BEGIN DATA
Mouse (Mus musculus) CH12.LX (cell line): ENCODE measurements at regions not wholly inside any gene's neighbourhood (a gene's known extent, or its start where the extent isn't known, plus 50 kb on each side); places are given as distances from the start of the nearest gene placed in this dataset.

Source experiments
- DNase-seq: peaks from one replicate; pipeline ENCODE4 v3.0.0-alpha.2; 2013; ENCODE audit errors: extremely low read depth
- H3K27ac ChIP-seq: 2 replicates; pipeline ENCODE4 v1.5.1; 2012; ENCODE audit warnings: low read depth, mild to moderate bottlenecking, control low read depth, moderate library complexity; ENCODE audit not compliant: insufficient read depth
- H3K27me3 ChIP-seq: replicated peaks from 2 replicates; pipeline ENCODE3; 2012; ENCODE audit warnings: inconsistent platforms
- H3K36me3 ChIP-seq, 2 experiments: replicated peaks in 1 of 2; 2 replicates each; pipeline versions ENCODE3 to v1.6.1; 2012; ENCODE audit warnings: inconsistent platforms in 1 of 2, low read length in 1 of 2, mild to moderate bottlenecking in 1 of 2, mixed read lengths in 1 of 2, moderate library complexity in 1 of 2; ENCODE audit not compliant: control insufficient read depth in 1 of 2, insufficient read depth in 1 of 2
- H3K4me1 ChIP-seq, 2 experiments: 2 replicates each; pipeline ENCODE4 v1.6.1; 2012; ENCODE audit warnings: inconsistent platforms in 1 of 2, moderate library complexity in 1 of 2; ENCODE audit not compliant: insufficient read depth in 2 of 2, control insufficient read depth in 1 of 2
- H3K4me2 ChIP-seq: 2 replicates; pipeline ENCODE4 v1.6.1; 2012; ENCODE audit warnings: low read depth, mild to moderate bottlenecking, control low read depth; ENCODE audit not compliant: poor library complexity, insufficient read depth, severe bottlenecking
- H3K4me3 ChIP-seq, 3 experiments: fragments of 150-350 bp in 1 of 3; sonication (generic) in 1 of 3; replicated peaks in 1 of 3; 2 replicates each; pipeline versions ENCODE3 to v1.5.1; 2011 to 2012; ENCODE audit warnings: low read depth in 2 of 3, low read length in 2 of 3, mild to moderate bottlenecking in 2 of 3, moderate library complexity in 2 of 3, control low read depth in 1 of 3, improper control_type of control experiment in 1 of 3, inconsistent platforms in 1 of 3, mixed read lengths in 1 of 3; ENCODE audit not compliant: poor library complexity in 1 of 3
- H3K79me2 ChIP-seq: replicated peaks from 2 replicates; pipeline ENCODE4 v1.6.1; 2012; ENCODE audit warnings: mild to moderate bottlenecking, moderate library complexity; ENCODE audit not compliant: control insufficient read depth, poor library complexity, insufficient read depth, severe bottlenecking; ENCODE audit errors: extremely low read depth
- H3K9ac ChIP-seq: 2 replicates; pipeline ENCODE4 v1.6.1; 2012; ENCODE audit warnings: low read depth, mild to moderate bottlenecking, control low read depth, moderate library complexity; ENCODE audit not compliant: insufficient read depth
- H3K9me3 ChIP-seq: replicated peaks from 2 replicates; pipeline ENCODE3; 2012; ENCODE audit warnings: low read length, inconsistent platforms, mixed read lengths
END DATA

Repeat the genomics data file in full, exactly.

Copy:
Mouse (Mus musculus) CH12.LX (cell line): ENCODE measurements at regions not wholly inside any gene's neighbourhood (a gene's known extent, or its start where the extent isn't known, plus 50 kb on each side); places are given as distances from the start of the nearest gene placed in this dataset.

Source experiments
- DNase-seq: peaks from one replicate; pipeline ENCODE4 v3.0.0-alpha.2; 2013; ENCODE audit errors: extremely low read depth
- H3K27ac ChIP-seq: 2 replicates; pipeline ENCODE4 v1.5.1; 2012; ENCODE audit warnings: low read depth, mild to moderate bottlenecking, control low read depth, moderate library complexity; ENCODE audit not compliant: insufficient read depth
- H3K27me3 ChIP-seq: replicated peaks from 2 replicates; pipeline ENCODE3; 2012; ENCODE audit warnings: inconsistent platforms
- H3K36me3 ChIP-seq, 2 experiments: replicated peaks in 1 of 2; 2 replicates each; pipeline versions ENCODE3 to v1.6.1; 2012; ENCODE audit warnings: inconsistent platforms in 1 of 2, low read length in 1 of 2, mild to moderate bottlenecking in 1 of 2, mixed read lengths in 1 of 2, moderate library complexity in 1 of 2; ENCODE audit not compliant: control insufficient read depth in 1 of 2, insufficient read depth in 1 of 2
- H3K4me1 ChIP-seq, 2 experiments: 2 replicates each; pipeline ENCODE4 v1.6.1; 2012; ENCODE audit warnings: inconsistent platforms in 1 of 2, moderate library complexity in 1 of 2; ENCODE audit not compliant: insufficient read depth in 2 of 2, control insufficient read depth in 1 of 2
- H3K4me2 ChIP-seq: 2 replicates; pipeline ENCODE4 v1.6.1; 2012; ENCODE audit warnings: low read depth, mild to moderate bottlenecking, control low read depth; ENCODE audit not compliant: poor library complexity, insufficient read depth, severe bottlenecking
- H3K4me3 ChIP-seq, 3 experiments: fragments of 150-350 bp in 1 of 3; sonication (generic) in 1 of 3; replicated peaks in 1 of 3; 2 replicates each; pipeline versions ENCODE3 to v1.5.1; 2011 to 2012; ENCODE audit warnings: low read depth in 2 of 3, low read length in 2 of 3, mild to moderate bottlenecking in 2 of 3, moderate library complexity in 2 of 3, control low read depth in 1 of 3, improper control_type of control experiment in 1 of 3, inconsistent platforms in 1 of 3, mixed read lengths in 1 of 3; ENCODE audit not compliant: poor library complexity in 1 of 3
- H3K79me2 ChIP-seq: replicated peaks from 2 replicates; pipeline ENCODE4 v1.6.1; 2012; ENCODE audit warnings: mild to moderate bottlenecking, moderate library complexity; ENCODE audit not compliant: control insufficient read depth, poor library complexity, insufficient read depth, severe bottlenecking; ENCODE audit errors: extremely low read depth
- H3K9ac ChIP-seq: 2 replicates; pipeline ENCODE4 v1.6.1; 2012; ENCODE audit warnings: low read depth, mild to moderate bottlenecking, control low read depth, moderate library complexity; ENCODE audit not compliant: insufficient read depth
- H3K9me3 ChIP-seq: replicated peaks from 2 replicates; pipeline ENCODE3; 2012; ENCODE audit warnings: low read length, inconsistent platforms, mixed read lengths